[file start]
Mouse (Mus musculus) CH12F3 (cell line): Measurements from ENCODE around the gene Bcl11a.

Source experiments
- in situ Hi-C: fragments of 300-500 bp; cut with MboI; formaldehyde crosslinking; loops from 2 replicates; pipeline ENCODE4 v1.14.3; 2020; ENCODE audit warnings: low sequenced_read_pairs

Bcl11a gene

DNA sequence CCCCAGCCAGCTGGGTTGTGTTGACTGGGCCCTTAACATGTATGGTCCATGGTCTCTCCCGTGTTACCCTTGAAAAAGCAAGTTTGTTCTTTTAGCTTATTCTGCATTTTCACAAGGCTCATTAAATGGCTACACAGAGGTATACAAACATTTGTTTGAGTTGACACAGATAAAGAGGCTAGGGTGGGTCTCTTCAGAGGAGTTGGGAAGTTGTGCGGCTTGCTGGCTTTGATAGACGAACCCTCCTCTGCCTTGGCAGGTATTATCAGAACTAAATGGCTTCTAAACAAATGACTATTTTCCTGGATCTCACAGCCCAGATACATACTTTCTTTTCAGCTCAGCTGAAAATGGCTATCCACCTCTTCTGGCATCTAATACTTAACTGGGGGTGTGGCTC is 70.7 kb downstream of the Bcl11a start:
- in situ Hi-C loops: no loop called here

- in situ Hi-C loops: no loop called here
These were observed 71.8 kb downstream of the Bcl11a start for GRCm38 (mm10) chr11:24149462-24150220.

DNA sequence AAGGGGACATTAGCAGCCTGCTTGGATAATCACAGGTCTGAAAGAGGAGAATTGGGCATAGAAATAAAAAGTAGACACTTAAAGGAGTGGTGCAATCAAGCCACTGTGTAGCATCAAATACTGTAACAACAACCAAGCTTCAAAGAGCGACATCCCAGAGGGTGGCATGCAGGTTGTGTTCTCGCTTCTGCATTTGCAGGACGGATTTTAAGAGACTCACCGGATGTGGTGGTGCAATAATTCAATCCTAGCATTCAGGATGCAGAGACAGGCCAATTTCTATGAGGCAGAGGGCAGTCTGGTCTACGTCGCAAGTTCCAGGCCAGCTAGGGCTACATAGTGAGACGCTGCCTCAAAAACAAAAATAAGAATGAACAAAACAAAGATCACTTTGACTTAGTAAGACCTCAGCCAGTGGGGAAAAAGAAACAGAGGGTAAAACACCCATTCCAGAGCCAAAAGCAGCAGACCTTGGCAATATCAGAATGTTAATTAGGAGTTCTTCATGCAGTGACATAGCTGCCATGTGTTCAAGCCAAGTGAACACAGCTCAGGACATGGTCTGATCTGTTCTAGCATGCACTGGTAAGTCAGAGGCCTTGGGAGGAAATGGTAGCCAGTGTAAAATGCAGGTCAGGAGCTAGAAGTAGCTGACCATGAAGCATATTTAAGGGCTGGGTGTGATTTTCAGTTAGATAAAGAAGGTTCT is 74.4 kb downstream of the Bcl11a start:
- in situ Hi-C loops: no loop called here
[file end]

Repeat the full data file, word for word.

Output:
Mouse (Mus musculus) CH12F3 (cell line): Measurements from ENCODE around the gene Bcl11a.

Source experiments
- in situ Hi-C: fragments of 300-500 bp; cut with MboI; formaldehyde crosslinking; loops from 2 replicates; pipeline ENCODE4 v1.14.3; 2020; ENCODE audit warnings: low sequenced_read_pairs

Bcl11a gene

DNA sequence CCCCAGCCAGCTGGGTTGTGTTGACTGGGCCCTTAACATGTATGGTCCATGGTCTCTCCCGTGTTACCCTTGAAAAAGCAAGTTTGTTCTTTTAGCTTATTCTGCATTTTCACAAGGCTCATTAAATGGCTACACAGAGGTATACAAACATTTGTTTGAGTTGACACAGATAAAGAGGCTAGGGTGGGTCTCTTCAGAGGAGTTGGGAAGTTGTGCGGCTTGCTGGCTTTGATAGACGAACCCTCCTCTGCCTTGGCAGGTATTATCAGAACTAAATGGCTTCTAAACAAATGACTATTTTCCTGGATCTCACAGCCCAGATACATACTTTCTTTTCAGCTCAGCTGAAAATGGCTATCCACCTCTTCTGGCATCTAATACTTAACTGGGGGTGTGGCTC is 70.7 kb downstream of the Bcl11a start:
- in situ Hi-C loops: no loop called here

- in situ Hi-C loops: no loop called here
These were observed 71.8 kb downstream of the Bcl11a start for GRCm38 (mm10) chr11:24149462-24150220.

DNA sequence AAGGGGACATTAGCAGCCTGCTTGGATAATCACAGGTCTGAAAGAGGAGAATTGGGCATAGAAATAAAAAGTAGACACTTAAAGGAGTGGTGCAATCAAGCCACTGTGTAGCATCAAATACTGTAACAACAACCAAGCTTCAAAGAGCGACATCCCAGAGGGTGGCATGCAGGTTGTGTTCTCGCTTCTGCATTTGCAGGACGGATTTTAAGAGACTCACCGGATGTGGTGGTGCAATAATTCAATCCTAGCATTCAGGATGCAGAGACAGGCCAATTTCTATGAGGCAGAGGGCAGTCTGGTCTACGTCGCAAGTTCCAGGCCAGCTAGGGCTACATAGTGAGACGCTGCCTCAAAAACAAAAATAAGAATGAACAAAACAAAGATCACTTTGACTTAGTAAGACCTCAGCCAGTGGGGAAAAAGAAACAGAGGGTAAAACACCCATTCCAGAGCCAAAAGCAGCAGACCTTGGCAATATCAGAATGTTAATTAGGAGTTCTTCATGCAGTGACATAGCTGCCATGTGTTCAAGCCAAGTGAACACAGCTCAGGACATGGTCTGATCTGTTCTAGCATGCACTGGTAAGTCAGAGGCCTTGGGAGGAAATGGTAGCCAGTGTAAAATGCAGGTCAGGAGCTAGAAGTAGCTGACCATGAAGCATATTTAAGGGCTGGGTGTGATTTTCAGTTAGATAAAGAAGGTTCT is 74.4 kb downstream of the Bcl11a start:
- in situ Hi-C loops: no loop called here